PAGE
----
In 1975, Bill Gates and Paul Allen created a company called Microsoft. More than thirty years later, Microsoft is a leader in the field of computer programming. Gates and Allen both had big plans for their company and came up with different ways of managing people and products
in order to create possibly the most effective and versatile workforce of any corporation in existence. To study Microsoft's way of doing business is to look at the company from many angles, from a managerial and organizational standpoint to its process of developing products and services for its customers and its competitive environment. The purpose of this paper is to analyze Microsoft from a strategic fit perspective. Hence, the topics included are mission and values, resources and competitive advantages, organizational structure and management systems, Microsoft's customers, Microsoft's competitors, and Microsoft's Suppliers.
Mission of Microsoft
"To enable people and businesses throughout the world to realize their full potential"
"As the world's leading software developer, Microsoft has a passion for helping people reach their potential through the technology we design and deliver. Everything we do is with our customers and partners in mind. How will this help businesses and individuals achieve their goals? What can we make possible?" (Microsoft.com)
Delivering on Microsoft's mission requires a clearly defined set of values and tenets. Values that guide Microsoft's operations are:
Integrity and honesty.
Passion for customers, for our partners, and for technology.
Openness and respectfulness.
Taking on big challenges and seeing them through.
Constructive self-criticism, self-improvement, and personal excellence.
Accountability to customers, shareholders, partners, and employees for commitments, results and reality.
Tenets that propel Microsoft's mission:
Broad customer connection.
Innovative, evolving, and responsible platform leadership.
Enabling people to do new things.
A global inclusive commitment.
Resources and Competitive Advantages
The performance of a company within a market is directly related to the possession of key assets and skills. The skills and abilities of Microsoft are fundamental factors in the attainment of its goals and strategic intent. The full use of resources and the development of core competence in to competitive advantages have been critical.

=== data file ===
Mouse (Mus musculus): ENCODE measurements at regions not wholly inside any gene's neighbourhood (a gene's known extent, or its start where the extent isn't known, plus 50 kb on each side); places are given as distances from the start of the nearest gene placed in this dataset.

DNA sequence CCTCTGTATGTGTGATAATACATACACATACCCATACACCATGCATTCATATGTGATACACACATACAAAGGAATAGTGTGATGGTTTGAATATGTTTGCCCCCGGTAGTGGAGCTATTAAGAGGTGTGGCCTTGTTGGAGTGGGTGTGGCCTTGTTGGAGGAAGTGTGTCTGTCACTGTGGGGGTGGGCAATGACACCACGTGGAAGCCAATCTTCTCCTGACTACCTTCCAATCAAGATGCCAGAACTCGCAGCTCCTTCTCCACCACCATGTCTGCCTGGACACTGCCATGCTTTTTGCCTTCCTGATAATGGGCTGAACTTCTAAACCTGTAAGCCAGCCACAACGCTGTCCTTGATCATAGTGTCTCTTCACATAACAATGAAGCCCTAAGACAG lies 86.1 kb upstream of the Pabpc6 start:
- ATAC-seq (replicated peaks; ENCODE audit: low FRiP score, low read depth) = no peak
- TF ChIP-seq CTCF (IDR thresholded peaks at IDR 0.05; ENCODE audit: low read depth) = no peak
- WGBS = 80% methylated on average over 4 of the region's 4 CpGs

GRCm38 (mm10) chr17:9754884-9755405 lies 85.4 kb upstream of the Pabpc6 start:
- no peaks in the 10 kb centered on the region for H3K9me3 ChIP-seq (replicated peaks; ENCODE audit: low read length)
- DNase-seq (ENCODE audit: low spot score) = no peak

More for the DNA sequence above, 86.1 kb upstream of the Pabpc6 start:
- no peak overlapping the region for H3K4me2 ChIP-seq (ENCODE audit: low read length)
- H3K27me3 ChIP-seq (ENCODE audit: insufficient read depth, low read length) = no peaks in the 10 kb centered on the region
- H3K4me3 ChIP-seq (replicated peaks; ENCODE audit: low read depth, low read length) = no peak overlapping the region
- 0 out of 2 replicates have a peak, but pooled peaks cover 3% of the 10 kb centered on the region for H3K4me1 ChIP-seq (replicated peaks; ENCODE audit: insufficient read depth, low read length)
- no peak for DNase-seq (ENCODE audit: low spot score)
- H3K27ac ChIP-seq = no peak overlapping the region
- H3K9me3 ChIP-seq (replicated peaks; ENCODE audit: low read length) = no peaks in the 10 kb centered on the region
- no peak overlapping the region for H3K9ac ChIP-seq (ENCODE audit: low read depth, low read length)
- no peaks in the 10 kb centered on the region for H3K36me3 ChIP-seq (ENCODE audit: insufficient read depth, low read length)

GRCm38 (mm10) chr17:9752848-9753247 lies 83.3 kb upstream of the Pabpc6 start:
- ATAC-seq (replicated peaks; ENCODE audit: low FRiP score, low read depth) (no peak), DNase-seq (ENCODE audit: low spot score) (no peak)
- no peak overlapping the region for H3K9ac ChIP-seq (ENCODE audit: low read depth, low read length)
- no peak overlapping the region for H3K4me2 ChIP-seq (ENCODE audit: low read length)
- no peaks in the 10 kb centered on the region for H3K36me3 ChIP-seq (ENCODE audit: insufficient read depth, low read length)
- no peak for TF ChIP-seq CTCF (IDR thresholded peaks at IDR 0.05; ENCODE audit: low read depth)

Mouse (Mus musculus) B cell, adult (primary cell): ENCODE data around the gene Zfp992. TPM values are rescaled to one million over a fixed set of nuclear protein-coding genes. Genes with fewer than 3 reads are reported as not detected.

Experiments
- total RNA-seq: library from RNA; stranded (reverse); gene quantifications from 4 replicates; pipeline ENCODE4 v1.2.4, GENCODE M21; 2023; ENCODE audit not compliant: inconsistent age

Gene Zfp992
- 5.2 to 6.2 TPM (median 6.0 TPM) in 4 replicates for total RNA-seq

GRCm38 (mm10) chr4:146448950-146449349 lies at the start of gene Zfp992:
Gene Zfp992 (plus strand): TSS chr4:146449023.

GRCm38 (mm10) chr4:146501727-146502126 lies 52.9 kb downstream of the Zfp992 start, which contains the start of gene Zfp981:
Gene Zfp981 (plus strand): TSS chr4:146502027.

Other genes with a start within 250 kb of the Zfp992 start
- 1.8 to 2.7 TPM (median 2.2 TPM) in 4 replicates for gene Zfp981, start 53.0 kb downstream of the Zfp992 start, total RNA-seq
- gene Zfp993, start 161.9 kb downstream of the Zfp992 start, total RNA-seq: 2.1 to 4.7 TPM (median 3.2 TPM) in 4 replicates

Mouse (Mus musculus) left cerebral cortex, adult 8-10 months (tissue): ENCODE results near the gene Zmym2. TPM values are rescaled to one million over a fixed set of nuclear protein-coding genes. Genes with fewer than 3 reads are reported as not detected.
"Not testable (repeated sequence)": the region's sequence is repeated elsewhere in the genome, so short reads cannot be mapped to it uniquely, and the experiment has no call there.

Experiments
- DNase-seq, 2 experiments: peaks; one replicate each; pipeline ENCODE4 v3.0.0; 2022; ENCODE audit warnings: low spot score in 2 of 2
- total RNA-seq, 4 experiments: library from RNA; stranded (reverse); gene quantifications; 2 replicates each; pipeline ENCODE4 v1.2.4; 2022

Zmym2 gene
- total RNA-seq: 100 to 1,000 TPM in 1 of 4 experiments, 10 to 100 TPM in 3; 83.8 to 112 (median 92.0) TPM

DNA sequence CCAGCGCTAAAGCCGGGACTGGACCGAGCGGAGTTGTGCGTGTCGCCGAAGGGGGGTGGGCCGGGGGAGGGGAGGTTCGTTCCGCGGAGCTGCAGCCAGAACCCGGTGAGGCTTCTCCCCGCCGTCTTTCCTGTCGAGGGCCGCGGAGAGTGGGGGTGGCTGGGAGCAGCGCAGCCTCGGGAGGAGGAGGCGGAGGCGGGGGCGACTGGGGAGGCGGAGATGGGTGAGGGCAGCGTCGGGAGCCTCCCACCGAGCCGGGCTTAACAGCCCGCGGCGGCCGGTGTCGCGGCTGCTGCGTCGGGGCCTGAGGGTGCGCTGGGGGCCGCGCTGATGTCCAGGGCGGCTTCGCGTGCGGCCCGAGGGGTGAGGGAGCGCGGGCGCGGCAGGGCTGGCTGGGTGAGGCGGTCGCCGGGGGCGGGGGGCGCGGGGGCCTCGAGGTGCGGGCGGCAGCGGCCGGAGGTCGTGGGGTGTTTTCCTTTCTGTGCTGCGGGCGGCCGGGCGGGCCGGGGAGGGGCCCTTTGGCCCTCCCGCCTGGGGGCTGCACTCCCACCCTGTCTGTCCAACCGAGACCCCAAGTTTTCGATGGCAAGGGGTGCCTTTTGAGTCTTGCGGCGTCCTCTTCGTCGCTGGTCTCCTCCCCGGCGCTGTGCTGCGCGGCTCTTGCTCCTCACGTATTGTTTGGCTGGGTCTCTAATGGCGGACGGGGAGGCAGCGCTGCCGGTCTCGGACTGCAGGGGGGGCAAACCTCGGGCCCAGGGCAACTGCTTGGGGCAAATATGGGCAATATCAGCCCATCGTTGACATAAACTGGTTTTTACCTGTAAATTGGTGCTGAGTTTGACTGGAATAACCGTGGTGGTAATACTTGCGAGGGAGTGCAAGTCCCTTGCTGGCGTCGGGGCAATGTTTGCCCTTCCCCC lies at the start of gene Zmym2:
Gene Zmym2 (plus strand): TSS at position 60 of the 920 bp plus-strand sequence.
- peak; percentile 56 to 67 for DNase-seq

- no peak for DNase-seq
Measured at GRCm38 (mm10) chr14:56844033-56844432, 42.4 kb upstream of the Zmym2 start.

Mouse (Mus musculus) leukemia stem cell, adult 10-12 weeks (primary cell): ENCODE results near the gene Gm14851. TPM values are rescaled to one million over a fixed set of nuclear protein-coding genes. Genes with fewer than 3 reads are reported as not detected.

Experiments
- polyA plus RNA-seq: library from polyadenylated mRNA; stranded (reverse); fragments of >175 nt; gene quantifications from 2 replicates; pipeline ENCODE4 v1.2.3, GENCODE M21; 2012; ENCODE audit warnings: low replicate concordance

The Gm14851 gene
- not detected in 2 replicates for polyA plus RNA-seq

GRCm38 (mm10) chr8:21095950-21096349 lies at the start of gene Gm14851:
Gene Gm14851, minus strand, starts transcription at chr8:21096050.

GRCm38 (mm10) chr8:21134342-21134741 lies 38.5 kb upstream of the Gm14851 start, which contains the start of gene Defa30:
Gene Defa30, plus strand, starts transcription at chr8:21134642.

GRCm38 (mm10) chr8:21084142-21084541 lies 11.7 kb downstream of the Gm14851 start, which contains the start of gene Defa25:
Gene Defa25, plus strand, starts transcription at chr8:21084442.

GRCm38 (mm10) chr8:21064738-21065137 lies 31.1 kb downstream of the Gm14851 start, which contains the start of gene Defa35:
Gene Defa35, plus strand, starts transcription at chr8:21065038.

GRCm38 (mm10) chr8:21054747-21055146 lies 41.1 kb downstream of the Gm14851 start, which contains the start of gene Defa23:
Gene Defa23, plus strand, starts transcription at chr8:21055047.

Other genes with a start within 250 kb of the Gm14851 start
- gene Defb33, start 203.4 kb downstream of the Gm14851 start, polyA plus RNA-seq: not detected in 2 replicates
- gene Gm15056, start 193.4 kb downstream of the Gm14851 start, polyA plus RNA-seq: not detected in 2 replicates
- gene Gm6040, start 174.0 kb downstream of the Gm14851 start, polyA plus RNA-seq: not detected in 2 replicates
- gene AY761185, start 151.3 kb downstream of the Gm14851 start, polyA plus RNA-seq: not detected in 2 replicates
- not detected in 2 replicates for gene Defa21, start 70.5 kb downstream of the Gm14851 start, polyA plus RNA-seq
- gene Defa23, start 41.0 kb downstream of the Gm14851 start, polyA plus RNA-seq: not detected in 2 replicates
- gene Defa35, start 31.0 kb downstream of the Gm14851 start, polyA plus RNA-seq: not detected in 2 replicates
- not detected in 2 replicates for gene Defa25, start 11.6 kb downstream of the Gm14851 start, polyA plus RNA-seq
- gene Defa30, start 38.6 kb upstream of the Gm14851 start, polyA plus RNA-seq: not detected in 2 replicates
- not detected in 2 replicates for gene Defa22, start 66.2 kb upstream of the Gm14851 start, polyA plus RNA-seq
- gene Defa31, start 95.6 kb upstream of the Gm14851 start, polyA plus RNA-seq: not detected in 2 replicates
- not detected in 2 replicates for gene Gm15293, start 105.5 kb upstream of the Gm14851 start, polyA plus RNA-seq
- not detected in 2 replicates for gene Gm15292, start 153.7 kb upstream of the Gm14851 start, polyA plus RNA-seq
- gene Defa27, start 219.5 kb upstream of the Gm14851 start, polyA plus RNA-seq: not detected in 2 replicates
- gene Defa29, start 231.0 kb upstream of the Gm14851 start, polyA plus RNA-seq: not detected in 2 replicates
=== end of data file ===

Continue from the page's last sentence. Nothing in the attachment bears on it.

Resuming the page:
Microsoft has both tangible and intangible resources: a net income growth of more that 45 percent, which gives the ability to generate internal funds. Microsoft has a formal reporting structure with a transparent organizational setup where everyone knows everything about his or her current assignment. In addition, all employees feel included and have the drive and the technical skills to get the job done. Microsoft not only has a formal organizational chain of command, but also what it considers a brain trust of employees from every level who work together to create product ideas and plans of attack. This has helped the employees and the company become innovative. The company creates markets for its products and product ideas by designing new technology and getting in on new technology in the early stage.
In order to be proficient in producing and shipping products on time and with the least amount of problems, Microsoft uses certain methods of production such as continually testing its programs as it builds them. This process of testing frequently also allows Microsoft to keep a close eye on the progress of each project, put more programmers on the project if needed and ship finished products to the market quickly. Microsoft's human resources include a flexible workforce through contingent workers for special projects, qualified people hired through an extensive interview process, and...
References: Bresnahan, Timothy F., (Fall 2001). A Remedy that Falls Short of Restoring Competition. Retrieved June 3, 2006 from http://www.stanford.edu/~tbres/Microsoft/anti-bre.pdf.
Conner, K. R. and K. Prahalad., (1996). Resource- Based theory of the Firm: Knowledge vs. Opportunism.
Cusumano, Michael A., (1995). Microsoft Secrets, New York, The Free Press.
Demerjian, Charlie., (December 28, 2003). The IT industry is shifting away from Microsoft. The Inquirer. Retrieved June 3, 2006 from http://www.theinquirer.net/?article=13350.
Hamilton, Robert, Eric D. Eskin and Max Michaels., (2000). The Gap Between Strategic Intent and Core Capability.
Leander, Tom., (August 10, 2004). Does Microsoft Need China?. CFO Asia. Retrieved June 3, 2006 from http://www.cfo.com/article.cfm/3015475/7/c_2984272.
Rothberg, Deborah., (March 2006). Microsoft 's Performance Evaluation System Roils Coders. Retrieved from http://www.eweek.com/article2/0,1895,1941354,00.asp
Please join StudyMode to read the full document